Will a Surgically Lowered Inframammary Fold Raise Itself or Not?

After consulting multiple surgeons, I still am unsure. I had a BA 12/12 and my PS surgically lowered my crease to accommodate the 350cc submuscular silicone. I'm explanting 6/4/13 and my PS said she doesn't need to heighten the crease at that time. Other surgeons say I MUST have surgery to raise it and others say it'll raise itself. Why such a strong difference in opinions? Will it or won't it raise itself? I'm afraid if it doesn't, my post-explant boobs will sit too low.

Doctor Answers (2)

Low infra-mammary fold

+2

Pictures would be helpful. The amount of lowering of the fold is important. If it is a lot then suturing to tighten and correct the fold will be necessary. A small lowering of the fold is likely to correct itself after your implants have been removed. Your implants have weight and relieving that weight might be enough to allow the fold to come up. It is a judgement that your surgeon will need to make.


Stockton Plastic Surgeon
4.5 out of 5 stars 12 reviews

Removal of Breast Implants and Inframammary Fold Area?

+1

It is not uncommon, in the field of plastic surgery, to receive differing opinions and/or advice.  These different opinions result from different plastic surgeons'  experience (or lack thereof),  differing education/training and/or personal belief or bias.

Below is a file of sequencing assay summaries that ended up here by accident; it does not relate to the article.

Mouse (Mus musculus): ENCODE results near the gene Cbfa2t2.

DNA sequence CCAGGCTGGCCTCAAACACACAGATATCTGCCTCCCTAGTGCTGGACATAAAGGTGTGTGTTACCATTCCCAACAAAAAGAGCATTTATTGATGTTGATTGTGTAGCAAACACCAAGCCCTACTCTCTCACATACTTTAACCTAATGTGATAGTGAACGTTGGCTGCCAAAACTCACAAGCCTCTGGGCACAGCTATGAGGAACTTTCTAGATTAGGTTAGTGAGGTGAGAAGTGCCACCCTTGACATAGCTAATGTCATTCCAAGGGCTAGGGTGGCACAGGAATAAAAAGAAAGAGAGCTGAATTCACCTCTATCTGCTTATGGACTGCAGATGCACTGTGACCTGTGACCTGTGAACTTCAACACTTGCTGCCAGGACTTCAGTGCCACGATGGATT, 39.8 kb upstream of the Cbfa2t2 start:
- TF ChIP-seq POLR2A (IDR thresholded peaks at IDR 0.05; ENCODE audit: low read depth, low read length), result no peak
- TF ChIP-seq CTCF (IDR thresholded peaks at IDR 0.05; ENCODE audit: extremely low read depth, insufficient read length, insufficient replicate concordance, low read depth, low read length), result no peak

Although I cannot provide you with specific advice, some general thoughts may be helpful to you. In my opinion, based on many cases of breast implant removal, the inframammary fold area will not change significantly when breast implants are removed. Breast tend to “bounce back” (depending on quality of skin elasticity, size of breast implants etc.)  in the position that they currently "sit";  the inframammary fold will not miraculously raise itself.

 On the other hand, it is possible to adjust the inframammary folds during surgery using capsulorraphy techniques (to raise the inframammary fold areas). Of course, as the complexity of the procedure increases, so do the potential risk/complications. Therefore, pros/cons as well as potential risk/complications should be considered carefully during the decision-making process.

 I hope this and attached link help.

Tom J. Pousti, MD, FACS
San Diego Plastic Surgeon
5.0 out of 5 stars 781 reviews

These answers are for educational purposes and should not be relied upon as a substitute for medical advice you may receive from your physician. If you have a medical emergency, please call 911. These answers do not constitute or initiate a patient/doctor relationship.